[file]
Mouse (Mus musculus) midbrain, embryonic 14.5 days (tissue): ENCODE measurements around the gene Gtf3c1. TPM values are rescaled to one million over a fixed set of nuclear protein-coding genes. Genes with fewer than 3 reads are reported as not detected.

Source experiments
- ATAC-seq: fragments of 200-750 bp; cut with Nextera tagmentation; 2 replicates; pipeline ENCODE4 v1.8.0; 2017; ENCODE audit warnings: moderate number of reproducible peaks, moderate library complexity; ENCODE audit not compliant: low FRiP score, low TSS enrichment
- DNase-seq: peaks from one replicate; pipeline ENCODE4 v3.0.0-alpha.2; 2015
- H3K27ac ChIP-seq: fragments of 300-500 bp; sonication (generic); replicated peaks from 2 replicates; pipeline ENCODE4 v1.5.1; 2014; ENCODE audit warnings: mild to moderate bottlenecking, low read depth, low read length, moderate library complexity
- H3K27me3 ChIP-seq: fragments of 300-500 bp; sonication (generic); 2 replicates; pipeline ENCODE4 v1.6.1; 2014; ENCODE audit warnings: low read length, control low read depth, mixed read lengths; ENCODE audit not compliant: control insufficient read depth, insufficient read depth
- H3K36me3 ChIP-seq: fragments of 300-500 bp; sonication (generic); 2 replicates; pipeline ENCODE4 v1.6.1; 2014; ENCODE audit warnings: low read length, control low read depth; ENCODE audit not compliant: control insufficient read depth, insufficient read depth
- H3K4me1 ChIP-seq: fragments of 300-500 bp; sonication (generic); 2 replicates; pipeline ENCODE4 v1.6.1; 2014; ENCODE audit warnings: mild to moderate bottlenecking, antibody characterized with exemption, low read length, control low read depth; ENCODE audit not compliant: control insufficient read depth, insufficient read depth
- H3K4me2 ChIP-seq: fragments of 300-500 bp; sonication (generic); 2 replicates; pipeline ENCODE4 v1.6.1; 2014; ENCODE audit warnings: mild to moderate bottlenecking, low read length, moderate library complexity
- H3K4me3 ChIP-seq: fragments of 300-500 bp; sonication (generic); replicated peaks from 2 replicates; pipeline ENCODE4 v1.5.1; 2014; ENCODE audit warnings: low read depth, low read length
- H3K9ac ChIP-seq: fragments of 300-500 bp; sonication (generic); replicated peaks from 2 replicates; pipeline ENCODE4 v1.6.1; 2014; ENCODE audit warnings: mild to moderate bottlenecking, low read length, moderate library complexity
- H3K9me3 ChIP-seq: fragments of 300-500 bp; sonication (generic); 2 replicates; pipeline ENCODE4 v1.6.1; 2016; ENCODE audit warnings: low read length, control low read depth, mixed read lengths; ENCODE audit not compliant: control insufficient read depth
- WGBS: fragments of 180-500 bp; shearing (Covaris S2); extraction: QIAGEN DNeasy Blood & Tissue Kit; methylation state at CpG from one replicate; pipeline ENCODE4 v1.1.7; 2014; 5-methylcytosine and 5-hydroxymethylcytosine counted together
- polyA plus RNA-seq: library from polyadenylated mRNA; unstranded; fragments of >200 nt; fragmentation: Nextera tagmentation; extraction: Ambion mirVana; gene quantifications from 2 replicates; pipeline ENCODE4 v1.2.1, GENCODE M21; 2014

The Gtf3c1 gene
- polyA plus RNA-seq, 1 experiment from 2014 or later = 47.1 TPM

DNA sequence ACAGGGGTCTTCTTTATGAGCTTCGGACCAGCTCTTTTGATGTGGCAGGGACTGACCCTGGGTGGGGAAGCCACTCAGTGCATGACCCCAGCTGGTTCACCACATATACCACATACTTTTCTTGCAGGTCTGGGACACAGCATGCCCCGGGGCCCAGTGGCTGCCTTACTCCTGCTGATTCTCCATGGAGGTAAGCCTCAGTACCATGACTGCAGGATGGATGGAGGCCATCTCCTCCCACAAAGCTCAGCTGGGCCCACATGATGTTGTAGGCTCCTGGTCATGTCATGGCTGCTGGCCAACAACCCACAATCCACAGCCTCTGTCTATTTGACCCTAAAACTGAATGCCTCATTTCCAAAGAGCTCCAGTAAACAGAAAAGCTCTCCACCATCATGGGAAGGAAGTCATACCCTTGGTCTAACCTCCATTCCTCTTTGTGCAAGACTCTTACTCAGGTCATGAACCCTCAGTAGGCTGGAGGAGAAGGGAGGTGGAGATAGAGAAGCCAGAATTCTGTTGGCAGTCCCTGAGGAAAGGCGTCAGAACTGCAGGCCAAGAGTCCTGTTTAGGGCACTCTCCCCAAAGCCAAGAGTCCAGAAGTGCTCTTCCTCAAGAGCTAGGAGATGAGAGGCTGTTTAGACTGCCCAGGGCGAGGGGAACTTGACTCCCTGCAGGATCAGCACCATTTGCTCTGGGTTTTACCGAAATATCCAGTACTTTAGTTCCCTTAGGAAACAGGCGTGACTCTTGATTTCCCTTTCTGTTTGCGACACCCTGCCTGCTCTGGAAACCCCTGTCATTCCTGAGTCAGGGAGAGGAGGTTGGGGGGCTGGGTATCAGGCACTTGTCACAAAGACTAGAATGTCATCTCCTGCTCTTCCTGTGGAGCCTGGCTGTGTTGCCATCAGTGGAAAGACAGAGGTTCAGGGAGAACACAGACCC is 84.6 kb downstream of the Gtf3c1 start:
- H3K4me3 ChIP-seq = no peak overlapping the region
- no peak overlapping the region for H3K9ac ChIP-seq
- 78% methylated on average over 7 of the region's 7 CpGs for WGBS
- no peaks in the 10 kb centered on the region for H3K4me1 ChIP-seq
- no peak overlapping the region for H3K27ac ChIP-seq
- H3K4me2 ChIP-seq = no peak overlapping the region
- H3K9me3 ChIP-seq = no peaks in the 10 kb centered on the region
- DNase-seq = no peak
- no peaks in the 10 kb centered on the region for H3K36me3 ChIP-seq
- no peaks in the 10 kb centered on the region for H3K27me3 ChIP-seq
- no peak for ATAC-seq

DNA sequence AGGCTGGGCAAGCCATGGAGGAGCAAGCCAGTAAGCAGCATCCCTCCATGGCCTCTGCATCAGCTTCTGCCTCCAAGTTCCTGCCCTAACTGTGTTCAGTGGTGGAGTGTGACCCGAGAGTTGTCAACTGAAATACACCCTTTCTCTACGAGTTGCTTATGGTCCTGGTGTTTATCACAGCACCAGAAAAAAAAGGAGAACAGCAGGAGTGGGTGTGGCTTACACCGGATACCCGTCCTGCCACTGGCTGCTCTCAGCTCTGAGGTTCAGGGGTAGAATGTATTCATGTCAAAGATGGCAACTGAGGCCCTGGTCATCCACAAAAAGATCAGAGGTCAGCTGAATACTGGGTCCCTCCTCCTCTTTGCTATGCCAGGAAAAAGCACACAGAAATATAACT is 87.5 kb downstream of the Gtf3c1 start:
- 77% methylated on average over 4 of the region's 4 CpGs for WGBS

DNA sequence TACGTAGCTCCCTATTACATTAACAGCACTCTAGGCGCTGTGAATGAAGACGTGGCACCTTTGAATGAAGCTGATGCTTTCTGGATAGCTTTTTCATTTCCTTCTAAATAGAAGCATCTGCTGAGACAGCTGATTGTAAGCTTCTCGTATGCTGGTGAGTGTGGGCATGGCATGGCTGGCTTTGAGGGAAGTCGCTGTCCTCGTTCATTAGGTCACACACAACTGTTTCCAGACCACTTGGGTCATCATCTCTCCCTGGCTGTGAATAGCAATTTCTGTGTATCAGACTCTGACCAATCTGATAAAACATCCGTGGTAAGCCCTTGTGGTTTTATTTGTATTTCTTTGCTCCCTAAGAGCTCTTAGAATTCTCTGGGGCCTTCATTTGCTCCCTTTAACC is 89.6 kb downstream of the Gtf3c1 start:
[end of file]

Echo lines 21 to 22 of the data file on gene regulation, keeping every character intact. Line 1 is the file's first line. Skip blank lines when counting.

- no peaks in the 10 kb centered on the region for H3K4me1 ChIP-seq
- no peak overlapping the region for H3K27ac ChIP-seq